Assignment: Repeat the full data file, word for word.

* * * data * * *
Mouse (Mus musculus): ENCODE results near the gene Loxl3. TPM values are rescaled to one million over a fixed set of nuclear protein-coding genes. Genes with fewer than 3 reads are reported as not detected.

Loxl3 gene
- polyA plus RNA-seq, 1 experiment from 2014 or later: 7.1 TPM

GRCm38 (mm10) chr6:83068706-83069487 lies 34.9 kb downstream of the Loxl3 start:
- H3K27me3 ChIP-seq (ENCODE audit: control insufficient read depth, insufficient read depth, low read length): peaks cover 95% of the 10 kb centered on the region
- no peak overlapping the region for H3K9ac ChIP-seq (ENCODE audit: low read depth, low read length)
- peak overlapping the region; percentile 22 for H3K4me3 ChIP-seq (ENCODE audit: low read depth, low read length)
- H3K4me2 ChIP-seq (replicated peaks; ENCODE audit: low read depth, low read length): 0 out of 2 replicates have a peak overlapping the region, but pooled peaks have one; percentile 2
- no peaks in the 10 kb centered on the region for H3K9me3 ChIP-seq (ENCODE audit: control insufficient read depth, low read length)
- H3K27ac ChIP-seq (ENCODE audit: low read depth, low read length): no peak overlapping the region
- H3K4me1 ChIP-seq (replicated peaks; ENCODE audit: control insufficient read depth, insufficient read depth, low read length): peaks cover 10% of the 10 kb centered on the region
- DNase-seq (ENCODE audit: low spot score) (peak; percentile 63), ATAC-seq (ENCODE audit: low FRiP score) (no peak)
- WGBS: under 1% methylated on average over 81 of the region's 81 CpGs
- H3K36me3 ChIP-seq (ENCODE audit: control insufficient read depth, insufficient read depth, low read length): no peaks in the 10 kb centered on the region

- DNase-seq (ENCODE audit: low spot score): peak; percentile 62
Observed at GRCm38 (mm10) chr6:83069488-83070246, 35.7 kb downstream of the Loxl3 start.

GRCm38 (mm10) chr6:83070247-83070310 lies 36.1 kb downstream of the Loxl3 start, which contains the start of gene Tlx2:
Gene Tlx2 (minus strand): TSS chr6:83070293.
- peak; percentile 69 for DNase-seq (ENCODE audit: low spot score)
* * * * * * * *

Mouse (Mus musculus): ENCODE results near the gene Loxl3. TPM values are rescaled to one million over a fixed set of nuclear protein-coding genes. Genes with fewer than 3 reads are reported as not detected.

Loxl3 gene
- polyA plus RNA-seq, 1 experiment from 2014 or later: 7.1 TPM

GRCm38 (mm10) chr6:83068706-83069487 lies 34.9 kb downstream of the Loxl3 start:
- H3K27me3 ChIP-seq (ENCODE audit: control insufficient read depth, insufficient read depth, low read length): peaks cover 95% of the 10 kb centered on the region
- no peak overlapping the region for H3K9ac ChIP-seq (ENCODE audit: low read depth, low read length)
- peak overlapping the region; percentile 22 for H3K4me3 ChIP-seq (ENCODE audit: low read depth, low read length)
- H3K4me2 ChIP-seq (replicated peaks; ENCODE audit: low read depth, low read length): 0 out of 2 replicates have a peak overlapping the region, but pooled peaks have one; percentile 2
- no peaks in the 10 kb centered on the region for H3K9me3 ChIP-seq (ENCODE audit: control insufficient read depth, low read length)
- H3K27ac ChIP-seq (ENCODE audit: low read depth, low read length): no peak overlapping the region
- H3K4me1 ChIP-seq (replicated peaks; ENCODE audit: control insufficient read depth, insufficient read depth, low read length): peaks cover 10% of the 10 kb centered on the region
- DNase-seq (ENCODE audit: low spot score) (peak; percentile 63), ATAC-seq (ENCODE audit: low FRiP score) (no peak)
- WGBS: under 1% methylated on average over 81 of the region's 81 CpGs
- H3K36me3 ChIP-seq (ENCODE audit: control insufficient read depth, insufficient read depth, low read length): no peaks in the 10 kb centered on the region

- DNase-seq (ENCODE audit: low spot score): peak; percentile 62
Observed at GRCm38 (mm10) chr6:83069488-83070246, 35.7 kb downstream of the Loxl3 start.

GRCm38 (mm10) chr6:83070247-83070310 lies 36.1 kb downstream of the Loxl3 start, which contains the start of gene Tlx2:
Gene Tlx2 (minus strand): TSS chr6:83070293.
- peak; percentile 69 for DNase-seq (ENCODE audit: low spot score)